James Madison Papers

To James Madison from James Leander Cathcart, 6 January 1804 (Abstract)

§ From James Leander Cathcart

6 January 1804, Leghorn. No. 1. “I have receiv’d no intelligence since my last from our Squadron or any part of Barbary; I hope the intrigues of OBrien & Davis may not prove prejudicial to our affairs in those quarters for I have always been of opinion that Mr: OBrien was not sincere when he requested his recall, & the character which Davis has assumed will make him go any length to maintain his port as long as possible, was it for no other reason than to relieve in some measure the pecuniary embarassments occasioned by his extravagance, neither would I be at all surprized to hear that OBrien had maintain’d his post at Algiers in despight of Mr: Lear, & I will venture to assert that if he has time to influence the Dey & Ministry in prejudice of his administration that he will find no great difficulty in having him expel’d that Regency; when I left Algiers in 1796 I had been for several years the Dey’s Chief Secretary, had corresponded with the different Courts of Europe to his satisfaction, the whole of our negotiation was carried on by me as Messrs: Humphreys Donaldson & Barlow has already asserted, the Dey streneously recommended my being appointed Consul at Algiers as the letters of those gentlemen now in the Department of State will testify;1 In 1799 I touch’d at Algiers on my way to Tunis & Tripoli remain’d there a month & was treated by the Dey & ministry with every respect, while at Tripoli the whole of my correspondence with Mr: OBrien tended to enhance the Dey’s political consequence, but it unfortunately was in some instances neglected & in others most egregiously perverted, let any person of common sense read OBrien’s translation of the letter said to have been wrote by the Dey to the President of the United States,2 & compare it to those wrote by Messrs: Humphreys Donaldson & Barlow & they will perceive the perfidy of its Authors; & why should we not believe that it is possible for Mr: Lear to share the same fate, nothing can or will prevent it, but a seeming compliance with Mr: OBriens views or his speedy removal from the Theatre of action.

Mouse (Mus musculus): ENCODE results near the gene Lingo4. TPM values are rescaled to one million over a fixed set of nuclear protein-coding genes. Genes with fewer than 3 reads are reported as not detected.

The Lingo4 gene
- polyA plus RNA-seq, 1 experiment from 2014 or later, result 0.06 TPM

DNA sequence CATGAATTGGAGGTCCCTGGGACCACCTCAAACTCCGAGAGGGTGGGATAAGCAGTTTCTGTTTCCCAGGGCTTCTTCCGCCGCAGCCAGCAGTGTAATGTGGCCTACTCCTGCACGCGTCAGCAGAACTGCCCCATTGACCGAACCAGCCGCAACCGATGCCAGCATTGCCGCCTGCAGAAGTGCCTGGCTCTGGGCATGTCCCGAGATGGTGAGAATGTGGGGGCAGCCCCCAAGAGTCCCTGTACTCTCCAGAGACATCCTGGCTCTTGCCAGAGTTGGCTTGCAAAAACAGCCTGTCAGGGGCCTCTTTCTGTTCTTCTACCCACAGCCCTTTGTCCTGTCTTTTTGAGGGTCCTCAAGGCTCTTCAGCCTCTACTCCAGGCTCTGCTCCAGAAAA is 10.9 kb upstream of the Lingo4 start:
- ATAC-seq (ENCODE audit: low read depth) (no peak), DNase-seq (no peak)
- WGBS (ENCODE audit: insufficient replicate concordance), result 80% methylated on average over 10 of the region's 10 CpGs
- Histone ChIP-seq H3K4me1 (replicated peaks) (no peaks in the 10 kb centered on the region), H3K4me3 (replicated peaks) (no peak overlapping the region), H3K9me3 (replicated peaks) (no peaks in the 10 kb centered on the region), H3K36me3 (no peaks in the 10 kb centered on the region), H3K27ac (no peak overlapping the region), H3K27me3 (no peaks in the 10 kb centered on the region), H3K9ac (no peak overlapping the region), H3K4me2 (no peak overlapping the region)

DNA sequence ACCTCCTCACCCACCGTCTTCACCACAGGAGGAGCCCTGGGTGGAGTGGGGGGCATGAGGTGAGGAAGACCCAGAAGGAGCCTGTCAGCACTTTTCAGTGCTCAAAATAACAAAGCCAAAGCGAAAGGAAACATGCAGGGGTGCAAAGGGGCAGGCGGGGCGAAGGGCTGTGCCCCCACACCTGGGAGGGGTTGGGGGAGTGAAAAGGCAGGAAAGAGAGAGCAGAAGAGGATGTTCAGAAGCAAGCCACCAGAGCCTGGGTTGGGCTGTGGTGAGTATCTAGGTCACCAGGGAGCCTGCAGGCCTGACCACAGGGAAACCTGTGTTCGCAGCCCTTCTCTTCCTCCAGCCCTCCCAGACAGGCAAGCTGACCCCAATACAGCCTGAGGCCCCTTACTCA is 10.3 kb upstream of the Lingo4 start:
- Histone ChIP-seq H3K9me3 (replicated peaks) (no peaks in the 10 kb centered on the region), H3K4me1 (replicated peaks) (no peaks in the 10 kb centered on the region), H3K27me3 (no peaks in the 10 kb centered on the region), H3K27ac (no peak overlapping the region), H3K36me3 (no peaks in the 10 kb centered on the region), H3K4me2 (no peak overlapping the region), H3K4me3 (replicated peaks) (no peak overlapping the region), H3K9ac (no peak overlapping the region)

“As the Capture of the Philadelphia has in a great measure reversed our position with the Barbary States in general I can not think it politic for the Consul general at Algiers to be empower’d to proceed personally either to Tunis or Tripoli, even should the Dey of Algiers permit & even sanction the measure, the superiority claim’d by that Regency over the others enhanced by the folly of OBrien in declaring to subjects of both the other Regencys that their masters would be obliged to comply with the Dey’s commands, has been a bone of contention ever since our peace took place with Tunis & Tripoli, & would be encreased by the Consul general at Algiers visiting those Regencys the Bashaw of Tunis declared to me that he would have a man to represent the United States in his territory that was not known in either of the other States & who should have no interference with any power or person but the President of the United States & himself; this I presume is sufficient proof of the justness of my opinion, without any farther comment. Permit me to observe that the Consuls who will be appointed for Tunis & Tripoli are the proper persons to negociate with their respective Regencys, subject to the control of some of our ministers in Europe who will have a more extensive view of our political connections with other nations, than it is possible to obtain in Barbary, & not being a party concerned in the internal transactions of those Consulates will have no interest to promote but that of his country; a constant correspondence ought to be maintain’d between the Consulates & the arrangement relative to the accompts can be of no detriment, provided that ignorance & arrogance (inseparable companions) doth not engender disgust & personal invective which has been the case for the last five years.

“Enclosed with this are Copys of General Murat’s decree of the 17th: of December, it restores the neutrality of the Port of Leghorn3 so far as to permit the importation of British manufactures & Colonial produce under neutral flags; subject however to the regulations of the French Commissary of Commercial relations who may enact such as will render it disadvantageous to merchants to send their property to this port, A Ship with fish from Newfoundland has arrived & landed her Cargo unmolested, but I would recommend a little patience to our merchants, before they risque such property here, lest an other decree should confiscate the whole even after it is landed.

“The Queen Regent has ostensibly assumed the reins of government in civil affairs but is as immediately under the influence of the first Consul as the King of Spain her father is.4 Enclosed are vouchers for a credit of 4000 dolls: given by me to Mr: Nissen for the Use of the Prisoners at Tripoli.”5

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